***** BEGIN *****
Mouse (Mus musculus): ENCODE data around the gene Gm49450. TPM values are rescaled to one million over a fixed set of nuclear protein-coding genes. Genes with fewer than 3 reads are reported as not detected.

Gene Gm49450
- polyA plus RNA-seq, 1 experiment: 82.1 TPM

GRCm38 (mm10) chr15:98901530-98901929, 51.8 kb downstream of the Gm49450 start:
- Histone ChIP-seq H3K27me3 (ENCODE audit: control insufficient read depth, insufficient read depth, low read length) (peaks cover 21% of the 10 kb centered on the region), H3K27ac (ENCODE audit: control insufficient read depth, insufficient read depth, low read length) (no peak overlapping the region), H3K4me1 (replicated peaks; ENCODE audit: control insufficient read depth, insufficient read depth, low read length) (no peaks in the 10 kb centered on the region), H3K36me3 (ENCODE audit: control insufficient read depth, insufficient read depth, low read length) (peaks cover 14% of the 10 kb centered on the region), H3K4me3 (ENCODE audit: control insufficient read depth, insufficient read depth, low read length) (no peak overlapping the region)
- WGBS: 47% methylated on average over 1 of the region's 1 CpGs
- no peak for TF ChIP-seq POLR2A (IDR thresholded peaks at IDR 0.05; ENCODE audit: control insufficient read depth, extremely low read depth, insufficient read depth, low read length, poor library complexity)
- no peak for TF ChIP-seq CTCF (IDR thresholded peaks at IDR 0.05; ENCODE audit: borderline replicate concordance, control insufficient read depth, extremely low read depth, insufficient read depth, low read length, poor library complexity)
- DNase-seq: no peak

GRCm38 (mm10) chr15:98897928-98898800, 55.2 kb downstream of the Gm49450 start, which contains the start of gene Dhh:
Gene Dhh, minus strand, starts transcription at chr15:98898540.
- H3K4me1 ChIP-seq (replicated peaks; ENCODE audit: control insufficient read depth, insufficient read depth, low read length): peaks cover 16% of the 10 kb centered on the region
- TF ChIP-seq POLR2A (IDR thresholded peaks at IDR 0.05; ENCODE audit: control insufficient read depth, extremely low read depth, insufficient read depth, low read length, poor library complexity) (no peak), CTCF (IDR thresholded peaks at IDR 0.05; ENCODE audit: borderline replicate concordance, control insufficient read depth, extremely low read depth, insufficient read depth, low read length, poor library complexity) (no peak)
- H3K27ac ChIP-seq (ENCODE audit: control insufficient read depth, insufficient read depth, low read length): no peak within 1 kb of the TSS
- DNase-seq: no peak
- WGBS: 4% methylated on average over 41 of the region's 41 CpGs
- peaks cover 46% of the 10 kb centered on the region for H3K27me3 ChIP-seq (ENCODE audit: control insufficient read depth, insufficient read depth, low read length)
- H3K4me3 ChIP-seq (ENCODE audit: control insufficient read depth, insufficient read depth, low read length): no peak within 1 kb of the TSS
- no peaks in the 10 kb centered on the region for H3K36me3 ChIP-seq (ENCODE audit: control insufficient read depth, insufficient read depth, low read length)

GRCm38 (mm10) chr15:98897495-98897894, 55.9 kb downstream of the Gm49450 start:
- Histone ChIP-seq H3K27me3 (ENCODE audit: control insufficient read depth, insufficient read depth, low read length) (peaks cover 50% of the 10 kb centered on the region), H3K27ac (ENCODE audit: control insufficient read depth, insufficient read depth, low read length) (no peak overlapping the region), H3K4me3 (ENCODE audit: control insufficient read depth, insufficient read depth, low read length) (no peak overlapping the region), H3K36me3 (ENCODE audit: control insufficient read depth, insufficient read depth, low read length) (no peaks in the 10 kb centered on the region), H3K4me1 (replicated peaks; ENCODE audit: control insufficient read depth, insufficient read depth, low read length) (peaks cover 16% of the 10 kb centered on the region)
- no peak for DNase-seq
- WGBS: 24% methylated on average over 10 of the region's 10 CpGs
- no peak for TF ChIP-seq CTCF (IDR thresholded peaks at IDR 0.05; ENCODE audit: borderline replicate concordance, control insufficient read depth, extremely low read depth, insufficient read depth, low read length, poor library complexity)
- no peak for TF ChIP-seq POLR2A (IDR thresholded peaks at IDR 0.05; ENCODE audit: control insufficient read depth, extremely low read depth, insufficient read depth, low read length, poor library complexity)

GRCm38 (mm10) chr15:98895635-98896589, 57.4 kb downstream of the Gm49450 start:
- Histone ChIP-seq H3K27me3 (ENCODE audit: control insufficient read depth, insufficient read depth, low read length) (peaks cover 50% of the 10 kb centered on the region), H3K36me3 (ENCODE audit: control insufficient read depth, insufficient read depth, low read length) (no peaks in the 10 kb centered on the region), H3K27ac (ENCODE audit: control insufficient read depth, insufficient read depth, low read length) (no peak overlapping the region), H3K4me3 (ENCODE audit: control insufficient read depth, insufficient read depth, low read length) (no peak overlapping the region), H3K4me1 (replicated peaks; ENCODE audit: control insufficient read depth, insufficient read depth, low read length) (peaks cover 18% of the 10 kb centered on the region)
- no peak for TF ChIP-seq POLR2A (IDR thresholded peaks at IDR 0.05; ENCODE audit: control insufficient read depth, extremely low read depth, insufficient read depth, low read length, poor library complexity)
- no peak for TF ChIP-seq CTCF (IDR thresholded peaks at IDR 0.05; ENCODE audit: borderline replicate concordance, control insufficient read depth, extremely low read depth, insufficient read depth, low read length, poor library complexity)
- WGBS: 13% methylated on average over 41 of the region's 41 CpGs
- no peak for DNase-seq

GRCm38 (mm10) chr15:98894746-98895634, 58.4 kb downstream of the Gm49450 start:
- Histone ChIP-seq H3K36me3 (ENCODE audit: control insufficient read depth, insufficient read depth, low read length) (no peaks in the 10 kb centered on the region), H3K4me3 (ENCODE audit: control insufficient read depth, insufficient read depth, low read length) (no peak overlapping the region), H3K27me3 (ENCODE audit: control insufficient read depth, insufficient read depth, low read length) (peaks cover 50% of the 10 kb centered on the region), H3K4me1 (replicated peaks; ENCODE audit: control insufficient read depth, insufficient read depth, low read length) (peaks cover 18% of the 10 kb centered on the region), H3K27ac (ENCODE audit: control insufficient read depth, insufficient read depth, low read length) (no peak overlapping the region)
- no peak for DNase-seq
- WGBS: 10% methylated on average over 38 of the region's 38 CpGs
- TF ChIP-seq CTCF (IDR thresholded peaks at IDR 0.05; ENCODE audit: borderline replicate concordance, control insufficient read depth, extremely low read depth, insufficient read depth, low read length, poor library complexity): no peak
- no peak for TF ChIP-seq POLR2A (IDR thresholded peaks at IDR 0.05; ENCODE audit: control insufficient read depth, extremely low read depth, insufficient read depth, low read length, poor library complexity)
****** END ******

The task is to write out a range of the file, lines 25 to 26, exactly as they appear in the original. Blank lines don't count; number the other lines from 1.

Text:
- no peak for TF ChIP-seq POLR2A (IDR thresholded peaks at IDR 0.05; ENCODE audit: control insufficient read depth, extremely low read depth, insufficient read depth, low read length, poor library complexity)

GRCm38 (mm10) chr15:98895635-98896589, 57.4 kb downstream of the Gm49450 start: